Yes, you’re correct that a 1% level is stricter. The significance level is the Type I error rate. So, a lower significance level (e.g., 1%) has, by definition, a lower Type I error rate. And, yes, it is possible to reject at one level, say 5%, and not reject at a lower level (1%). I show an example of this in my post about p-values and significance levels. It’s important to choose your significance level before conducting the study and then stick with it. Don’t change the significance level to obtain significant results.

Madhav says

Hi,thanks for the wonderful content.Would appreciate if you help me understand better.Imagining (tried to avoid the scary word hypothetical)a scenario of p being 0.07 and @ at 0.05. Will that still mean :”If the medicine has no effect in the population as a whole, 7 % of studies will obtain the

effect observed in your sample, or larger, because of random sample error?”.And in that case what would be the extrapolated (although non advisable) error rate similar to the example quoted below??

While the exact error rate varies based on different

assumptions, the values below use run-of-the-mill assumptions……….

Regards

Jim Frost says

Hi Madhav,

Yes, that would be the correct way interpret a p-value of 0.07.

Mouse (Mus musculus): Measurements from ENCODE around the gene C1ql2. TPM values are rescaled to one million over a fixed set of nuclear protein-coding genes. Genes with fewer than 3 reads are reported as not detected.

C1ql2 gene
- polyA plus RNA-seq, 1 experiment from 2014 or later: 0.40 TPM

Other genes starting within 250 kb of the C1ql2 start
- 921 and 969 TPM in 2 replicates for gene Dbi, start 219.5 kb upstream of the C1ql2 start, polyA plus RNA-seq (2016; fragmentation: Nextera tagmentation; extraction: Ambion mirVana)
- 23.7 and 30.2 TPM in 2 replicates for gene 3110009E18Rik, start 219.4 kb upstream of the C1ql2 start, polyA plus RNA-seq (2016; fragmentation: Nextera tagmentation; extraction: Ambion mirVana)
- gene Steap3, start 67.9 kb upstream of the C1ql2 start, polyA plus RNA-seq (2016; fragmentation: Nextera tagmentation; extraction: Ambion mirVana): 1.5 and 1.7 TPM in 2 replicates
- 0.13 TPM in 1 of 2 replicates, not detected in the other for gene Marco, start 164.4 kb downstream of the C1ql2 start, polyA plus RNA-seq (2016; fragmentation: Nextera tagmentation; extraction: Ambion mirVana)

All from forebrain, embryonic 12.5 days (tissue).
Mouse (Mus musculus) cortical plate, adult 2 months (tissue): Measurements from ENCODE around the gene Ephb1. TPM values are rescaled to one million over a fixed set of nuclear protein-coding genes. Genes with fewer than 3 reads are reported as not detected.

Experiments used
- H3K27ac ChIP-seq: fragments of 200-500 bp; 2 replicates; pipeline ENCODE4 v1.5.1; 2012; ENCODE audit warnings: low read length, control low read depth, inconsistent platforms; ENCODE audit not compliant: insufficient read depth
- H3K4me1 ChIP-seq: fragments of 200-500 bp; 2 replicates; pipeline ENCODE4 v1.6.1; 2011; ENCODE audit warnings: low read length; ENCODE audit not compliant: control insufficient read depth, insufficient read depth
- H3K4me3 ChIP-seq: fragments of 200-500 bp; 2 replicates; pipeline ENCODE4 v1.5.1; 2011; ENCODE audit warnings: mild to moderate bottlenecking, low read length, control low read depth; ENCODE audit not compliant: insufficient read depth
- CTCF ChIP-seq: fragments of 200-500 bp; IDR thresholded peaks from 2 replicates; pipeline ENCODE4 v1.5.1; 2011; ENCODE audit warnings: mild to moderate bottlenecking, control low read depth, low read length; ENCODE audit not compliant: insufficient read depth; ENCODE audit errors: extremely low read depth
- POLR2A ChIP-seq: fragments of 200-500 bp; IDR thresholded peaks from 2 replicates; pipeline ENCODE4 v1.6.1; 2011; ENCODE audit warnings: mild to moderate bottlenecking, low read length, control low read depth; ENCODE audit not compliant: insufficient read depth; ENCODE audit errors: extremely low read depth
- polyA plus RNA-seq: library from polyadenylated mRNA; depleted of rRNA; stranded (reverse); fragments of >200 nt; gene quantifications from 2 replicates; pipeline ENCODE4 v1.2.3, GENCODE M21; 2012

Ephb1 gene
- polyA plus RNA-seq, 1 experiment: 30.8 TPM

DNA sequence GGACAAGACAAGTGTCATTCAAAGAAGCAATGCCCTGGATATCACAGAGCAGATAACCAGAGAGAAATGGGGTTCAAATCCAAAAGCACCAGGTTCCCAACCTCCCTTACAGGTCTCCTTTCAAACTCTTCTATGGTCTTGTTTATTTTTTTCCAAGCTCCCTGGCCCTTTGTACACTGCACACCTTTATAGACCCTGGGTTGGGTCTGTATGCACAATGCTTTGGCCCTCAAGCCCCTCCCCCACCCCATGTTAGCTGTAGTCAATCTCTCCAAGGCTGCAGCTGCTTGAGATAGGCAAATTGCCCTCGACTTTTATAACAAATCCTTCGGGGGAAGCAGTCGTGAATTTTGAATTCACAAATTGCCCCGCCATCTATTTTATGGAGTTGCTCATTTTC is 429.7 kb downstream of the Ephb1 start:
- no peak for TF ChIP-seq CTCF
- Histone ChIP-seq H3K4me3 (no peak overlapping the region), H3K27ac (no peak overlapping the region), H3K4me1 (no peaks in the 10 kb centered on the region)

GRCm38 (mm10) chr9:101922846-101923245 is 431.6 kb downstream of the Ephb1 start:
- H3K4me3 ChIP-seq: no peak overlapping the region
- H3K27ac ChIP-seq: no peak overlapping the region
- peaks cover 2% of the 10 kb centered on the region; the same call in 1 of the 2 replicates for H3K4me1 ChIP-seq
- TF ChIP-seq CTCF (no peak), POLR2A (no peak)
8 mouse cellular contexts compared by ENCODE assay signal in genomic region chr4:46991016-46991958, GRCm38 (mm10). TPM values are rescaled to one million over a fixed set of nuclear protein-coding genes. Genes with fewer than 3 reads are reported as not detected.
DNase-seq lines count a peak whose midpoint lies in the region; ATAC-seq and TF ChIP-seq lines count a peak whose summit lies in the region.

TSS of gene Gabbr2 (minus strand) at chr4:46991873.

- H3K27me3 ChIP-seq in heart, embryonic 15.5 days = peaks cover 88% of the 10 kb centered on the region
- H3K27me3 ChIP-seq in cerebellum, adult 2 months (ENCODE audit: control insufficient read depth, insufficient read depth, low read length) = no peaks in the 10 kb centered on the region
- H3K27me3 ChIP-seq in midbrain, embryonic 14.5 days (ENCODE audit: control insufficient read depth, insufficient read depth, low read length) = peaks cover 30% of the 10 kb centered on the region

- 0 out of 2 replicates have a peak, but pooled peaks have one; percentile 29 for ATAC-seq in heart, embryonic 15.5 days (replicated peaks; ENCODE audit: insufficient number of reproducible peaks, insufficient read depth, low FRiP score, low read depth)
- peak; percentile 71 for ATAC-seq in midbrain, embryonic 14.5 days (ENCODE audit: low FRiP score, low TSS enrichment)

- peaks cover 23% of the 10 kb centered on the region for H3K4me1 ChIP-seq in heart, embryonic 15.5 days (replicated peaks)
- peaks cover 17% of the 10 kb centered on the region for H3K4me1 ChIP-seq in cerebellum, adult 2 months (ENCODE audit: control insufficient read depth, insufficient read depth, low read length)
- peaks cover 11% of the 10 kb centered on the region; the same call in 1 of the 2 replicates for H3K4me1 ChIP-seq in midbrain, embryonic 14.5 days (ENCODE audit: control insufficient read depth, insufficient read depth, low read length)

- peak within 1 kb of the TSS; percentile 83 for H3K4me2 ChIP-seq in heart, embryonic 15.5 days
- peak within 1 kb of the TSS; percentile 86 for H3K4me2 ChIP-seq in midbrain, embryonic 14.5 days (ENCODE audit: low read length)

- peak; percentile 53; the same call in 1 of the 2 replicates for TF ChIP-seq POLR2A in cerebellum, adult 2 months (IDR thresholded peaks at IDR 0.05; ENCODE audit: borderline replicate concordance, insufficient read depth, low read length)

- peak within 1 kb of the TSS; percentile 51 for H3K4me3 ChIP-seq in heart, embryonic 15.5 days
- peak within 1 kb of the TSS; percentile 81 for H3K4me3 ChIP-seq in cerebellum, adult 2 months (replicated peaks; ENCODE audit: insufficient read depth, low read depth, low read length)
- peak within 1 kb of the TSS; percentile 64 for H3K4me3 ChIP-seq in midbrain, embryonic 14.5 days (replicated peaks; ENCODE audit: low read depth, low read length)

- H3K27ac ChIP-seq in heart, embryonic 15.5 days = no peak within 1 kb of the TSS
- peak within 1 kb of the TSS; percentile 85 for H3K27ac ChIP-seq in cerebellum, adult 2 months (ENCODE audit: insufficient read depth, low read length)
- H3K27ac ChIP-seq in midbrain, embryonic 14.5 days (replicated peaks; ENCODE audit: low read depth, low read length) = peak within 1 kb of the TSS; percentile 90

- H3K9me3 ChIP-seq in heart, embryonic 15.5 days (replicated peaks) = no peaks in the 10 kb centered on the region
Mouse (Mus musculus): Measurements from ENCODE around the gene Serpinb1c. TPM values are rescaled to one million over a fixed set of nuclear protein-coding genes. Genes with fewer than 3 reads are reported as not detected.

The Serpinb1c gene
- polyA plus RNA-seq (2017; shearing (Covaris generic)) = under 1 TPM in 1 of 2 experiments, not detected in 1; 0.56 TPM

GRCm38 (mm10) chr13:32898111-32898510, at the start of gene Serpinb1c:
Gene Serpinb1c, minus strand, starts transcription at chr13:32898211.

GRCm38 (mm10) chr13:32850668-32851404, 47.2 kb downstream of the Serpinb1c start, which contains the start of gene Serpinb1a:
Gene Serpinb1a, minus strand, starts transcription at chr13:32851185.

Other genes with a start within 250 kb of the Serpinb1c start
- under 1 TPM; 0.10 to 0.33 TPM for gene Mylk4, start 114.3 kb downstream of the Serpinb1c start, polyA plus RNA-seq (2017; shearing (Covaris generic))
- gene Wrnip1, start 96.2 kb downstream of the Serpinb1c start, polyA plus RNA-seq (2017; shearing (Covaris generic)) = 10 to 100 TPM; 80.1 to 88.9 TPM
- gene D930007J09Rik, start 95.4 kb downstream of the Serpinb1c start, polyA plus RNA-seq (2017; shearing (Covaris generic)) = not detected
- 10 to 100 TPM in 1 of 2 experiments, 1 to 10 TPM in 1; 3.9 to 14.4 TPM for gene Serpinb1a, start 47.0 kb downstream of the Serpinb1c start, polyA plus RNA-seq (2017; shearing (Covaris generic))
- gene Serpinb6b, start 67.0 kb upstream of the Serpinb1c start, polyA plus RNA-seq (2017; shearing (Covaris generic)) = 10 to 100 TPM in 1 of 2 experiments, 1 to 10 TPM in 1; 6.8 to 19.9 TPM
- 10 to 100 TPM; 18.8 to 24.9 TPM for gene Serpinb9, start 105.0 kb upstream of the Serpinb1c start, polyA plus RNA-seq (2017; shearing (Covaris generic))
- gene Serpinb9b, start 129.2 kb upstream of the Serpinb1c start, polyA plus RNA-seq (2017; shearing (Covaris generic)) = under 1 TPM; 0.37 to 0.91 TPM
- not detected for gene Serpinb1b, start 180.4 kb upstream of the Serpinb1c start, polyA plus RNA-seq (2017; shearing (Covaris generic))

As for the error rate based on run of the mill assumptions, I don’t know for sure. I don’t have the article handy. But, I’d guess around 30%. However, it really depends on the prevalence of true effects. That’s essentially the overall probability of the alternative being true at the beginning of your study. And, that’s hard to say, but you can look at the significance of similar studies. But, you’d need to know how many were significant and not significant. Usually, we only hear about the significant studies. Bayesian statistics uses that approach. If your p-value is 0.07 but the alternative hypothesis is unlikely, the error rate could be much higher. So, take it with a grain of salt. The key point is that a p-value of near 0.05 (plus a little bit or minus a little bit) really is not strong evidence. 0.07 is a bit weaker. You really shouldn’t try to take it much further than that.

Jae Kim says

Hi

Interesting conversations on the choice of significance level.

May I introduce my paper: Choosing the level of significance: decision theoretic approach

https://onlinelibrary.wiley.com/doi/abs/10.1111/abac.12172

https://papers.ssrn.com/sol3/papers.cfm?abstract_id=2652773

I also have R package OptSig, freely available from

https://cran.r-project.org/web/packages/OptSig/index.html